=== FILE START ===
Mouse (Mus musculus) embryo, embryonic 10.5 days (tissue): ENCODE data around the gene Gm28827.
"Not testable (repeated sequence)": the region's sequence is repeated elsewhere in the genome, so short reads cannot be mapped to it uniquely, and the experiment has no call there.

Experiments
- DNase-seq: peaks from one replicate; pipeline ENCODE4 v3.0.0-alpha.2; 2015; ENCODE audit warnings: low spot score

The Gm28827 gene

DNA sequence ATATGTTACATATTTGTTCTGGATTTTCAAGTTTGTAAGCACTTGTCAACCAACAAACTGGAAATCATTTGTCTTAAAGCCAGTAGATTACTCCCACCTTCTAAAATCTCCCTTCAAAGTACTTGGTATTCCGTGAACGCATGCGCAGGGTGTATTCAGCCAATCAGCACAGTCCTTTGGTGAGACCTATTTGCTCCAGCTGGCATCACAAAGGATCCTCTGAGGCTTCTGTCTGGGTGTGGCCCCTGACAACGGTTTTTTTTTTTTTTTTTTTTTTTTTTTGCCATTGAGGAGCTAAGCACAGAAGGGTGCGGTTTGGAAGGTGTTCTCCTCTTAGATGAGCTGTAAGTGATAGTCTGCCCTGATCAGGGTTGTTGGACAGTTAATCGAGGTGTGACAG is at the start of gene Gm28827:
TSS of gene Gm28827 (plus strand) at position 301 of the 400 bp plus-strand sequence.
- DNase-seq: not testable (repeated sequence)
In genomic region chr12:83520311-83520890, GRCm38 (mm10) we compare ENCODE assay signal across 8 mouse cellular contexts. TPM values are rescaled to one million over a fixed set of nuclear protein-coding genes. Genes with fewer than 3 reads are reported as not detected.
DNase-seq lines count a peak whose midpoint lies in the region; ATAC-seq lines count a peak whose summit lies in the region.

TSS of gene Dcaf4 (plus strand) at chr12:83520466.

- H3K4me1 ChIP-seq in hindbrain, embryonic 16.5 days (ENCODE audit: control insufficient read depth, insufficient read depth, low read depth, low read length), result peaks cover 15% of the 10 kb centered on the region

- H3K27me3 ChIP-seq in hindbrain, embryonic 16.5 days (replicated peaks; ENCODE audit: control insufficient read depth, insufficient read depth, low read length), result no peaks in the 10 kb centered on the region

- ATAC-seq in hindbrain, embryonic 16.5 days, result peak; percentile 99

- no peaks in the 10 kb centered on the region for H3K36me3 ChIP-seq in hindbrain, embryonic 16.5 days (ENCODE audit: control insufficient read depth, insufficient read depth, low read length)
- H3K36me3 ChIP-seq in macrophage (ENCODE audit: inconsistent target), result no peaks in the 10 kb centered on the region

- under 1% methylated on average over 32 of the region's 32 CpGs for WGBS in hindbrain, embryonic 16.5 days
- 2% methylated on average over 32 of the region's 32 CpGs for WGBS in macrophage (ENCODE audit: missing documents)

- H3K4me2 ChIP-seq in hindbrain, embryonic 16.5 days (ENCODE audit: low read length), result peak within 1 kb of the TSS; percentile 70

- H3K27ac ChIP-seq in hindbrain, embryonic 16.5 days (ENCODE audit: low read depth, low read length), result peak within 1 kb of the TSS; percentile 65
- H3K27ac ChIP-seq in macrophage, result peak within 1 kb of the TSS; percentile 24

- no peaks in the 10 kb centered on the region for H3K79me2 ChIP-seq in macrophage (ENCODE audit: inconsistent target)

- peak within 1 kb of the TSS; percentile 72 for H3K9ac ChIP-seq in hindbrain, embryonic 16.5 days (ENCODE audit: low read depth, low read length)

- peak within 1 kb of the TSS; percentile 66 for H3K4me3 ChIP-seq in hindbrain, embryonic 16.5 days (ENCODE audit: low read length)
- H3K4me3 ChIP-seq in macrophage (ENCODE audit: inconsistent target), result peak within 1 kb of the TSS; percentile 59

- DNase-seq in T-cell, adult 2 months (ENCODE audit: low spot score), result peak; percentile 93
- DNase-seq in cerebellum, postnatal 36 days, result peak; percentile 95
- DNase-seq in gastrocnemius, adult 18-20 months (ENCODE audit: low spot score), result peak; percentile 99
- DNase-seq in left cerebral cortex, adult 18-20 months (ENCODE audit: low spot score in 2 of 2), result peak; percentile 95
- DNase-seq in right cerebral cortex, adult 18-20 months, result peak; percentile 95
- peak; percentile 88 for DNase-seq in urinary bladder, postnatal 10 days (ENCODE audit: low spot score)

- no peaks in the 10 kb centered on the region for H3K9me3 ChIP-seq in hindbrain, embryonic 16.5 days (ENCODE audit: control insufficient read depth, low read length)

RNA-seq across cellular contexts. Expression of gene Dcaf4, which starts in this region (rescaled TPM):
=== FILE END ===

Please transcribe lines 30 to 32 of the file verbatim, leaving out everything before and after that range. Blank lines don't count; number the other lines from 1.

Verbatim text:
- DNase-seq in right cerebral cortex, adult 18-20 months, result peak; percentile 95
- peak; percentile 88 for DNase-seq in urinary bladder, postnatal 10 days (ENCODE audit: low spot score)

- no peaks in the 10 kb centered on the region for H3K9me3 ChIP-seq in hindbrain, embryonic 16.5 days (ENCODE audit: control insufficient read depth, low read length)